“Some Hollywood careers are composed of phases so disparate, real mental effort is required to link them together. Such is the case with Raven-Symoné, who has recently enjoyed a high-profile second act as the resident firebomb-thrower on ABC’s The View. Given her tendency to rankle the Twitterverse with rambling pronouncements about ethnic-sounding names, among other hot topics, it’s hard to remember she entered the public eye at 3 years old as the beloved Olivia Kendall on season six of The Cosby Show.
Raven occupies rarefied air as one of few next-gen sitcom moppets to earn her place on the show rather than just occupying the requisite precocious kid slot in a family comedy. After landing the Cosby gig, Raven went on to make Olivia the anti-Cousin Oliver. But Raven’s most successful phase is arguably the four years she spent doing That’s So Raven, the Disney Channel kid-com so successful, it made the Disney Channel fundamentally rethink its approach to original programming.
Prior to Raven, Disney Channel’s “65-episode rule”—which almost invariably led to the cancellations of Disney originals once they hit that magic number—was applied to its animated and live-action series alike. The 65-episode model was primarily based on how Disney schedules its programming. With five original episodes each week, a 65-episode run allows new episodes for 13 weeks, allowing Disney to shuffle new properties in and out of rigid, quarterly slots.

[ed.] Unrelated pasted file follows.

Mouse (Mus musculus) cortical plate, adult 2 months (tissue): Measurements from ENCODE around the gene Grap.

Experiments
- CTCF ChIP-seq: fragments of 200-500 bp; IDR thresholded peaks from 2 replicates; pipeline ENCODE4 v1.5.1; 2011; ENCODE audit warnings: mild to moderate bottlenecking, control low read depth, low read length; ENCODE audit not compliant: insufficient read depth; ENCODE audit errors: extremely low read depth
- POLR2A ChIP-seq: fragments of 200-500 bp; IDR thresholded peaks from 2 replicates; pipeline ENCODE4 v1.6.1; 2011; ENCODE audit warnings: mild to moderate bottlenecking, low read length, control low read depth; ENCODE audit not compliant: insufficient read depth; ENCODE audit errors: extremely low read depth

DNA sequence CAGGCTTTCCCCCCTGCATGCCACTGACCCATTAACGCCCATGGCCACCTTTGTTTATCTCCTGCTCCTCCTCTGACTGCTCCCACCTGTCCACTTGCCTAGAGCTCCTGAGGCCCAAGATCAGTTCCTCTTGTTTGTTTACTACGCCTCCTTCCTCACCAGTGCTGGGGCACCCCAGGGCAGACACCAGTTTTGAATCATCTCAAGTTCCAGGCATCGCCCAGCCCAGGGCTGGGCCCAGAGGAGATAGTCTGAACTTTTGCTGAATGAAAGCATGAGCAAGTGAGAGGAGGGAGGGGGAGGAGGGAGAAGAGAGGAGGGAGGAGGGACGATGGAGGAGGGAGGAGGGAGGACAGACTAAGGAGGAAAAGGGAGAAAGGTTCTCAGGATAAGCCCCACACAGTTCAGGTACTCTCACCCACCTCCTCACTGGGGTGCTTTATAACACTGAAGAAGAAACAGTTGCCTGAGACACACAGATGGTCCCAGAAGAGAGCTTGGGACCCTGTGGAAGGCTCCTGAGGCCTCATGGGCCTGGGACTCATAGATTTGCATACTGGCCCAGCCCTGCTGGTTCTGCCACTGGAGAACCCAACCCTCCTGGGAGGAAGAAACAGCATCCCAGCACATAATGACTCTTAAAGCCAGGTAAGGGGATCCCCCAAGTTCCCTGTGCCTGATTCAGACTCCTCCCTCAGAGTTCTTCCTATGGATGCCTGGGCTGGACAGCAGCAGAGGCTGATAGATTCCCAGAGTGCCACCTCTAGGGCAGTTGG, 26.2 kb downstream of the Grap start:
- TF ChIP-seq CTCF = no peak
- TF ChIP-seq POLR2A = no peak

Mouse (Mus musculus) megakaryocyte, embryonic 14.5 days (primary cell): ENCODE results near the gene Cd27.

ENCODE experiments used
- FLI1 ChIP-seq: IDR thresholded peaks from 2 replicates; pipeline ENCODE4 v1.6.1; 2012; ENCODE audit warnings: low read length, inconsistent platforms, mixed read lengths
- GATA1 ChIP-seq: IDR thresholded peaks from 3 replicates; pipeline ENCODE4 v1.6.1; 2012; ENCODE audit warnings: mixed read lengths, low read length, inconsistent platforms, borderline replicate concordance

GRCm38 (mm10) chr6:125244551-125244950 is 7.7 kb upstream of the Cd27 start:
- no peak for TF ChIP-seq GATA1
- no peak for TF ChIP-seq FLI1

Even though Disney’s live-action series—like Lizzie McGuire, The Famous Jett Jackson, and the Shia LaBeouf vehicle Even Stevens—premiered new episodes weekly rather than five days a week, Disney canceled all three after the 65th episode, leaving loyal fans frustrated and clamoring for more. But after becoming the highest-rated original in the channel’s history, Raven broke way past the 65-episode barrier, making it Disney’s first series to hit broadcast television’s 100-episode syndication threshold….”